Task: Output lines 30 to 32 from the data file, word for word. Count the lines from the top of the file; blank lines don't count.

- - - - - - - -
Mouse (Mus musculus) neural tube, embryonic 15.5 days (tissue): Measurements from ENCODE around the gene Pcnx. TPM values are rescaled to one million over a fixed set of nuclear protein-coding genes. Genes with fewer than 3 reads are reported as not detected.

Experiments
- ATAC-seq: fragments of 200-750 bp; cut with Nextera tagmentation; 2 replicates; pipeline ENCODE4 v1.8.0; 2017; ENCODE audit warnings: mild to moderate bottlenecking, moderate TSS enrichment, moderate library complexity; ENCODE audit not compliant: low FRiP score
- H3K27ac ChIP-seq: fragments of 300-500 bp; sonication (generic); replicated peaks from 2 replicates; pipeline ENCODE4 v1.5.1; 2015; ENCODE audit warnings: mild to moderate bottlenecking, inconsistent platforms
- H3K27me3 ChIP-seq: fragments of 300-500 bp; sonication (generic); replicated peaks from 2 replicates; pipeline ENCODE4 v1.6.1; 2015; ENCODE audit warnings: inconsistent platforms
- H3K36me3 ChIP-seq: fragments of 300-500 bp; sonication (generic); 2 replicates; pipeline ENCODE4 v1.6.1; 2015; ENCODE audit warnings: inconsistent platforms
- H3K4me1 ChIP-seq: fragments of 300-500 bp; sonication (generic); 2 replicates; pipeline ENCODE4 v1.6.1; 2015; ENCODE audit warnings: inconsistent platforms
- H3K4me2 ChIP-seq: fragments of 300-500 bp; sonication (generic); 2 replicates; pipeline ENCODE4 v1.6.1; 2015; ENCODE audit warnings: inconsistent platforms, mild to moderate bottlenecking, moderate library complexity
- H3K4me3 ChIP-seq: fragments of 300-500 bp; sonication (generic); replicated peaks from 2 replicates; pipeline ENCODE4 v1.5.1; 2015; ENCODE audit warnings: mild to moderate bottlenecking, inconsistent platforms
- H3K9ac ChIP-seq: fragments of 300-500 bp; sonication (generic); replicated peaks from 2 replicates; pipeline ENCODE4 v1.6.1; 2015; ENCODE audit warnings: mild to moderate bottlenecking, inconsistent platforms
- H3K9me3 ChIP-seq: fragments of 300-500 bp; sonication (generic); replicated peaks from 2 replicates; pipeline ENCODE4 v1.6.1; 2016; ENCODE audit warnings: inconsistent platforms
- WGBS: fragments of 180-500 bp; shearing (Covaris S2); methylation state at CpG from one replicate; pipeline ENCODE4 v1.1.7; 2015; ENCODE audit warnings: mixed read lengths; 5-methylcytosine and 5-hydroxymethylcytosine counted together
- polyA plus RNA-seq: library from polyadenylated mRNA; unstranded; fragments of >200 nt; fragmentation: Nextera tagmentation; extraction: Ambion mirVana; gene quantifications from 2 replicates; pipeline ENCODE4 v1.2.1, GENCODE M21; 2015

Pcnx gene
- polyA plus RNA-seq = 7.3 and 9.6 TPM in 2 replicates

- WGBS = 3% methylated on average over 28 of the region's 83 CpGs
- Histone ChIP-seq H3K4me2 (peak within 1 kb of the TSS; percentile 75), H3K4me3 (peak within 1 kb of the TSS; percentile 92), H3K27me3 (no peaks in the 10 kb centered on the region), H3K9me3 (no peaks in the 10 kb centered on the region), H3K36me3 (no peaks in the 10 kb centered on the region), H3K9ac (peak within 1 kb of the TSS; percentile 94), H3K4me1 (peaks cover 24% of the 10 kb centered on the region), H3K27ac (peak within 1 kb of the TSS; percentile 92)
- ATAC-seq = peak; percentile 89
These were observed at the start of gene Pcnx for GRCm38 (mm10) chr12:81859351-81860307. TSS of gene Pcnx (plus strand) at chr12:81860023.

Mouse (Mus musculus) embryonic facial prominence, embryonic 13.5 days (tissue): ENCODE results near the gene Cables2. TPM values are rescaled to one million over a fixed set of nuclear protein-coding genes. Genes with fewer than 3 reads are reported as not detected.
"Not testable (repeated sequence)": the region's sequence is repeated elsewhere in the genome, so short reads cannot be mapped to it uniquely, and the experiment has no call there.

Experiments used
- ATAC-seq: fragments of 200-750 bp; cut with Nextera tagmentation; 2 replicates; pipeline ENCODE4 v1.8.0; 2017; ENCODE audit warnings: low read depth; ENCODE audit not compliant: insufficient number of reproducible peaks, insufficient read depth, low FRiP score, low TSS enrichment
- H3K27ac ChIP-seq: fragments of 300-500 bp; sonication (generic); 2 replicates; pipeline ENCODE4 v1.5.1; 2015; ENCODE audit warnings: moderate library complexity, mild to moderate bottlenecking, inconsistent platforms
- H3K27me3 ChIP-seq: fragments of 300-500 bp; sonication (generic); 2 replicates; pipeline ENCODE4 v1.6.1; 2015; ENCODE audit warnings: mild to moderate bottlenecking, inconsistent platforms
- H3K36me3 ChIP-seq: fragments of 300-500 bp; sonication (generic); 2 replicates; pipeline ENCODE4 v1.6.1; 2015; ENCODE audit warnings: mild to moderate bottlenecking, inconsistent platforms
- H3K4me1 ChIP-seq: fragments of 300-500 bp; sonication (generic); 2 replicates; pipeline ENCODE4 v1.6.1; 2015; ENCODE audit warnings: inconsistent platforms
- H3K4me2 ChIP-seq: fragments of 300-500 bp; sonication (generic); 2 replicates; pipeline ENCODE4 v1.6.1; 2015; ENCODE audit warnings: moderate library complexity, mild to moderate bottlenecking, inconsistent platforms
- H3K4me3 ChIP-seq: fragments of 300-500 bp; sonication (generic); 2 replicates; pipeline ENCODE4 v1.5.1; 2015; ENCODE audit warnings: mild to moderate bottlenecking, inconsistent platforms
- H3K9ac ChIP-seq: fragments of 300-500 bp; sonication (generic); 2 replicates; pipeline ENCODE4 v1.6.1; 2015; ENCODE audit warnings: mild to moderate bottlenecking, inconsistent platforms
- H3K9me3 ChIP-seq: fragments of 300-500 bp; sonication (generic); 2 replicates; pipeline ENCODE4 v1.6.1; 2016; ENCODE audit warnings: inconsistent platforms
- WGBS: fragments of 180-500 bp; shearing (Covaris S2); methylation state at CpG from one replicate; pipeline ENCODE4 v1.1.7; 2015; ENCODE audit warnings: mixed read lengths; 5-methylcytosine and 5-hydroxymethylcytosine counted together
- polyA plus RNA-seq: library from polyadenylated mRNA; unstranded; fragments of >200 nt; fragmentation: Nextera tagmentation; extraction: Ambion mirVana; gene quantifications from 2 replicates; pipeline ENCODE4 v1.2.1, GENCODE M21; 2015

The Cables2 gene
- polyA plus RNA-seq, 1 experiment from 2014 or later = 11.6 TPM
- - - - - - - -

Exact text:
- H3K9ac ChIP-seq: fragments of 300-500 bp; sonication (generic); 2 replicates; pipeline ENCODE4 v1.6.1; 2015; ENCODE audit warnings: mild to moderate bottlenecking, inconsistent platforms
- H3K9me3 ChIP-seq: fragments of 300-500 bp; sonication (generic); 2 replicates; pipeline ENCODE4 v1.6.1; 2016; ENCODE audit warnings: inconsistent platforms
- WGBS: fragments of 180-500 bp; shearing (Covaris S2); methylation state at CpG from one replicate; pipeline ENCODE4 v1.1.7; 2015; ENCODE audit warnings: mixed read lengths; 5-methylcytosine and 5-hydroxymethylcytosine counted together